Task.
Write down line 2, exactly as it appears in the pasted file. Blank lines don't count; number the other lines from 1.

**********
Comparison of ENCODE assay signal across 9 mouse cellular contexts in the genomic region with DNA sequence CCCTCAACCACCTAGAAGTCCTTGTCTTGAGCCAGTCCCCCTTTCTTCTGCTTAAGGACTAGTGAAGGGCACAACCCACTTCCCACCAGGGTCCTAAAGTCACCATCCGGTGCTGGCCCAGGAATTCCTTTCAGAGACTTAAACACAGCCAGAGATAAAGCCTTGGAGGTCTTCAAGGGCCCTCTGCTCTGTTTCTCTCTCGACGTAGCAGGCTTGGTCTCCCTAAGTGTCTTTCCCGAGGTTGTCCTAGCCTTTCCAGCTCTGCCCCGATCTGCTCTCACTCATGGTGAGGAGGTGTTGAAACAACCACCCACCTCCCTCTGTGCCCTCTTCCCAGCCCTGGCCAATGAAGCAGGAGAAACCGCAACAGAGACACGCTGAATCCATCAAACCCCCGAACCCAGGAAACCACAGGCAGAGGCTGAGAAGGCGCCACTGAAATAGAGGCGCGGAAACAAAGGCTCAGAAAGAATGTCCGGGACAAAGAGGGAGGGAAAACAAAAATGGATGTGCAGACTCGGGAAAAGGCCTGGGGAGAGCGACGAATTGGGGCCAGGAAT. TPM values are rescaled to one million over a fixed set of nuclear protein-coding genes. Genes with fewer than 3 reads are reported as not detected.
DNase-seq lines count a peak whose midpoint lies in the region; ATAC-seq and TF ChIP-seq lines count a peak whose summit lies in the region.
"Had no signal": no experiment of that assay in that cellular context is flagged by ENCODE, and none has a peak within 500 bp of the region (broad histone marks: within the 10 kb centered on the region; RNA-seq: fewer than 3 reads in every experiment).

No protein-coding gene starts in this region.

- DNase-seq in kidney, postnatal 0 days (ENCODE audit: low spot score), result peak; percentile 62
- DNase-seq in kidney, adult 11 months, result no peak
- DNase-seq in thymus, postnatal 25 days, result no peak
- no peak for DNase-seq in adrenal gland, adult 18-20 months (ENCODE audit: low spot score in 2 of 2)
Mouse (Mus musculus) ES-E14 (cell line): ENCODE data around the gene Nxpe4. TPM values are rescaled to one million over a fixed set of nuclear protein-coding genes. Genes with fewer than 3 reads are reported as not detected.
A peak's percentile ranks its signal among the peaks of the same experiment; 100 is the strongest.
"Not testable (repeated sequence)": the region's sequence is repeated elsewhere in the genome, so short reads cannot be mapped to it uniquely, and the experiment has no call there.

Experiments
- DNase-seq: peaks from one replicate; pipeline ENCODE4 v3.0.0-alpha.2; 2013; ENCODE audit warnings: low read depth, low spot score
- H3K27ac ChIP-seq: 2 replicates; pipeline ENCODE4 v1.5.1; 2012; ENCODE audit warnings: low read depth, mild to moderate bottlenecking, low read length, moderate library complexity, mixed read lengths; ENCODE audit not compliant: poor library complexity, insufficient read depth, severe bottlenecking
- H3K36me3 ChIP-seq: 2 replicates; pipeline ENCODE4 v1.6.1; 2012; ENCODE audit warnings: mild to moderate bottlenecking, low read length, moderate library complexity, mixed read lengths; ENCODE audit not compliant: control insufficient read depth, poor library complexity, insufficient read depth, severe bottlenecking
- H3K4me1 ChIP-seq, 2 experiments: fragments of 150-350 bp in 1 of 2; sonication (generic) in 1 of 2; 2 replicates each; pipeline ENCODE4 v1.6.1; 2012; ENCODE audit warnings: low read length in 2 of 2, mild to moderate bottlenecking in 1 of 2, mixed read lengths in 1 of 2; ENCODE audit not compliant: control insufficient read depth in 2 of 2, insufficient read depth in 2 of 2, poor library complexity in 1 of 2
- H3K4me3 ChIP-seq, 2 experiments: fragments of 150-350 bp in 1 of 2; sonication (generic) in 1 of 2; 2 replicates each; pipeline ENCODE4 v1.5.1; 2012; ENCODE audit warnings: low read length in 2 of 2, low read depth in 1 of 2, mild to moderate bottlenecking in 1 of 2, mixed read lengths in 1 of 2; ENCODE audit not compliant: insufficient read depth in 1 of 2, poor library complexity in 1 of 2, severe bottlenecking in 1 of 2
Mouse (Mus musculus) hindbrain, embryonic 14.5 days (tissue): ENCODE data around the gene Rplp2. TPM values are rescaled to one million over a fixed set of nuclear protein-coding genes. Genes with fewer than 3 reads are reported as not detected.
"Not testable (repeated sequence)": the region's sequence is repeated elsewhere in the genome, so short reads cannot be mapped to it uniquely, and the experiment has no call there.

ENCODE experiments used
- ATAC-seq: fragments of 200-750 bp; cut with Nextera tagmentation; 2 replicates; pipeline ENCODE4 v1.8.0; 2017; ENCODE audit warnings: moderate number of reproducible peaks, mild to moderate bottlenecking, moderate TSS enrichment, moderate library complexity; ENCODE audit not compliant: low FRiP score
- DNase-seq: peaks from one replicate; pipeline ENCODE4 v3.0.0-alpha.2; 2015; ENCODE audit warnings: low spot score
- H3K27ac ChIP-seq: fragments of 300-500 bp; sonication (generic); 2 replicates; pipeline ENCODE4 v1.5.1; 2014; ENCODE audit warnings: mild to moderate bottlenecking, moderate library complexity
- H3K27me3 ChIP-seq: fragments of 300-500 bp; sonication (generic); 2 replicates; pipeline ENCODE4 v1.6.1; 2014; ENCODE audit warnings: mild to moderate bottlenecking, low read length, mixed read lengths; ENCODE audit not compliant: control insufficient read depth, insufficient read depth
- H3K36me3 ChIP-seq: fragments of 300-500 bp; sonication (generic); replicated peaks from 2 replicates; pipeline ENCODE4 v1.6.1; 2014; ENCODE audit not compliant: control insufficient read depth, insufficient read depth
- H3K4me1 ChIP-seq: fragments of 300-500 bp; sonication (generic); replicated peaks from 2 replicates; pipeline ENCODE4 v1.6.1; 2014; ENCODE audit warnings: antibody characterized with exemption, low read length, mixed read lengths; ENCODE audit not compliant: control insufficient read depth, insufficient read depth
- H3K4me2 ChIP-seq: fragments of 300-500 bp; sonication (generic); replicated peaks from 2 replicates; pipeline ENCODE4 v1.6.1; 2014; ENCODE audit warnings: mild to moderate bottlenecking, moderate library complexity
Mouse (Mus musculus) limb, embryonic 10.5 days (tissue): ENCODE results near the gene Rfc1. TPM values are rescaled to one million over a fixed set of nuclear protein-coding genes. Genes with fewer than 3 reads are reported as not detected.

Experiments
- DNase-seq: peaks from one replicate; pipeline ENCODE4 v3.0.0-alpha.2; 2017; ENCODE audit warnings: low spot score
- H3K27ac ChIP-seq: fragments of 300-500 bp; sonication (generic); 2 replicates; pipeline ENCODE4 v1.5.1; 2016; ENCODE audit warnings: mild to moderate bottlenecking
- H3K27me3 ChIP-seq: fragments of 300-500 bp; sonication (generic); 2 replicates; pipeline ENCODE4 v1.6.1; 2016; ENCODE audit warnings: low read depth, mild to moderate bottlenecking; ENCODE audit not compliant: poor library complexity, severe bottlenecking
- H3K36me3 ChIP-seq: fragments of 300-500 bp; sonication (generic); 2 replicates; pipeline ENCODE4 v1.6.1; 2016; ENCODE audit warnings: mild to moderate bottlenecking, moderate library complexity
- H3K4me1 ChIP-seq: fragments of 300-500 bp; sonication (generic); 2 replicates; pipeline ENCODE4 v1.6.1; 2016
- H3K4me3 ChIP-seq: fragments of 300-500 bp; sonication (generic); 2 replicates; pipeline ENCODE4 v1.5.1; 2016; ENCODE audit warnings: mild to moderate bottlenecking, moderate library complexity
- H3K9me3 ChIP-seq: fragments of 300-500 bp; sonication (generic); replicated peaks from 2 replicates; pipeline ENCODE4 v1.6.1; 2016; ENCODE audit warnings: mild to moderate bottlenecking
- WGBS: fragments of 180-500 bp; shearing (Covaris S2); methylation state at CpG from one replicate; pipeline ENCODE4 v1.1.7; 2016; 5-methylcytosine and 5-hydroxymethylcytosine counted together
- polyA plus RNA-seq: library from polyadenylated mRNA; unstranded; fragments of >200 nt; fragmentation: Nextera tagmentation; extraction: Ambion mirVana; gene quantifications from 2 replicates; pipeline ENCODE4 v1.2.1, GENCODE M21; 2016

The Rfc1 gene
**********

DNase-seq lines count a peak whose midpoint lies in the region; ATAC-seq and TF ChIP-seq lines count a peak whose summit lies in the region.